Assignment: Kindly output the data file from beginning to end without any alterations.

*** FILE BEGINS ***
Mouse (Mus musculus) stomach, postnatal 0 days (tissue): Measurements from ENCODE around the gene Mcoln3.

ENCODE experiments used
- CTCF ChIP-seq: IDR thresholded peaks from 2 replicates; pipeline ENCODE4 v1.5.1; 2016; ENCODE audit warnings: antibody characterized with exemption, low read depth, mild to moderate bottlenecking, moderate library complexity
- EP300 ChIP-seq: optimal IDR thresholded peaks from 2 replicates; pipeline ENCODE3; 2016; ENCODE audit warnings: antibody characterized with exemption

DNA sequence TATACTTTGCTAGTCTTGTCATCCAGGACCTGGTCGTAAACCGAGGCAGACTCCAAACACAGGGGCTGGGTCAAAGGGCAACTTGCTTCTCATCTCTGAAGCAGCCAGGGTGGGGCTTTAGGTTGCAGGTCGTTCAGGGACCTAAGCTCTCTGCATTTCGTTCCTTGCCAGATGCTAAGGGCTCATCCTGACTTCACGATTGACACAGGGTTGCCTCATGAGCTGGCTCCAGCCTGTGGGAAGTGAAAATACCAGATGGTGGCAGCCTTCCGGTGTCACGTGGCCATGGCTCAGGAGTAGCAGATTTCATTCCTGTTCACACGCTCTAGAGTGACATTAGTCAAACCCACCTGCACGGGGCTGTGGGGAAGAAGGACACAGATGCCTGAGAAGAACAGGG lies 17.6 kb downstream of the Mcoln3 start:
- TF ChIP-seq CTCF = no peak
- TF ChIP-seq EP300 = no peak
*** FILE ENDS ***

Mouse (Mus musculus) stomach, postnatal 0 days (tissue): Measurements from ENCODE around the gene Mcoln3.

ENCODE experiments used
- CTCF ChIP-seq: IDR thresholded peaks from 2 replicates; pipeline ENCODE4 v1.5.1; 2016; ENCODE audit warnings: antibody characterized with exemption, low read depth, mild to moderate bottlenecking, moderate library complexity
- EP300 ChIP-seq: optimal IDR thresholded peaks from 2 replicates; pipeline ENCODE3; 2016; ENCODE audit warnings: antibody characterized with exemption

DNA sequence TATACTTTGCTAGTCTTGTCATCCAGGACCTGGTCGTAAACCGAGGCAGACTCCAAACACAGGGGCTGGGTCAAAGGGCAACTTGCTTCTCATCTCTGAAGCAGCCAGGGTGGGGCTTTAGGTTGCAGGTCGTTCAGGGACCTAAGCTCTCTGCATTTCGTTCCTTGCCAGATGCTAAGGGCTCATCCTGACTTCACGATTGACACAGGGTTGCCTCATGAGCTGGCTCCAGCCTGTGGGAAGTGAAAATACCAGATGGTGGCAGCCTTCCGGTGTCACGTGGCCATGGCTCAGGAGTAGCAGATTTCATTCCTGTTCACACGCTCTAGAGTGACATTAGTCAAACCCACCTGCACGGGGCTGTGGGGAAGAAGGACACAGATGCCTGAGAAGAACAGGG lies 17.6 kb downstream of the Mcoln3 start:
- TF ChIP-seq CTCF = no peak
- TF ChIP-seq EP300 = no peak